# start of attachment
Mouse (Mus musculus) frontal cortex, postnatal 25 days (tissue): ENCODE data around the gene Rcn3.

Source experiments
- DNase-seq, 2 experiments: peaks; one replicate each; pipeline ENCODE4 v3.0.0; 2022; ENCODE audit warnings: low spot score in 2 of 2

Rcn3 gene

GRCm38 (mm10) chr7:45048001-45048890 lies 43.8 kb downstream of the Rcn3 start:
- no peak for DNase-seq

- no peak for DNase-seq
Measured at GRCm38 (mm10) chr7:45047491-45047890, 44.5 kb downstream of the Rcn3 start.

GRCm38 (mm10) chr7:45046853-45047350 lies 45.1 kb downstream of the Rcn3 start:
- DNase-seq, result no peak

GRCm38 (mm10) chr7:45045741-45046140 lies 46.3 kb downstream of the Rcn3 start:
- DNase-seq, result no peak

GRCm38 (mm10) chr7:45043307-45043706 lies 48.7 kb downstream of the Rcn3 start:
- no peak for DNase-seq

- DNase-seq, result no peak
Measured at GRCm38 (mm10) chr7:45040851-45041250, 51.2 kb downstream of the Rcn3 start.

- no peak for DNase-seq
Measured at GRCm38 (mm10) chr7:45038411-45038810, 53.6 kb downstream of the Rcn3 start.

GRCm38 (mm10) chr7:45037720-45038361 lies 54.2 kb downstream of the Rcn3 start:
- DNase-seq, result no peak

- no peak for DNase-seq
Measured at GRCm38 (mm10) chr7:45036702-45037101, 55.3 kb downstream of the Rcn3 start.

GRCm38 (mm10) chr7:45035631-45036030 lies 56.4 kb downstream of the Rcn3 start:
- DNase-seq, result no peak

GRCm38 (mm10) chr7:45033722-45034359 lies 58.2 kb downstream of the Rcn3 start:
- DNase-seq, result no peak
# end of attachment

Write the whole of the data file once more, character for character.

Mouse (Mus musculus) frontal cortex, postnatal 25 days (tissue): ENCODE data around the gene Rcn3.

Source experiments
- DNase-seq, 2 experiments: peaks; one replicate each; pipeline ENCODE4 v3.0.0; 2022; ENCODE audit warnings: low spot score in 2 of 2

Rcn3 gene

GRCm38 (mm10) chr7:45048001-45048890 lies 43.8 kb downstream of the Rcn3 start:
- no peak for DNase-seq

- no peak for DNase-seq
Measured at GRCm38 (mm10) chr7:45047491-45047890, 44.5 kb downstream of the Rcn3 start.

GRCm38 (mm10) chr7:45046853-45047350 lies 45.1 kb downstream of the Rcn3 start:
- DNase-seq, result no peak

GRCm38 (mm10) chr7:45045741-45046140 lies 46.3 kb downstream of the Rcn3 start:
- DNase-seq, result no peak

GRCm38 (mm10) chr7:45043307-45043706 lies 48.7 kb downstream of the Rcn3 start:
- no peak for DNase-seq

- DNase-seq, result no peak
Measured at GRCm38 (mm10) chr7:45040851-45041250, 51.2 kb downstream of the Rcn3 start.

- no peak for DNase-seq
Measured at GRCm38 (mm10) chr7:45038411-45038810, 53.6 kb downstream of the Rcn3 start.

GRCm38 (mm10) chr7:45037720-45038361 lies 54.2 kb downstream of the Rcn3 start:
- DNase-seq, result no peak

- no peak for DNase-seq
Measured at GRCm38 (mm10) chr7:45036702-45037101, 55.3 kb downstream of the Rcn3 start.

GRCm38 (mm10) chr7:45035631-45036030 lies 56.4 kb downstream of the Rcn3 start:
- DNase-seq, result no peak

GRCm38 (mm10) chr7:45033722-45034359 lies 58.2 kb downstream of the Rcn3 start:
- DNase-seq, result no peak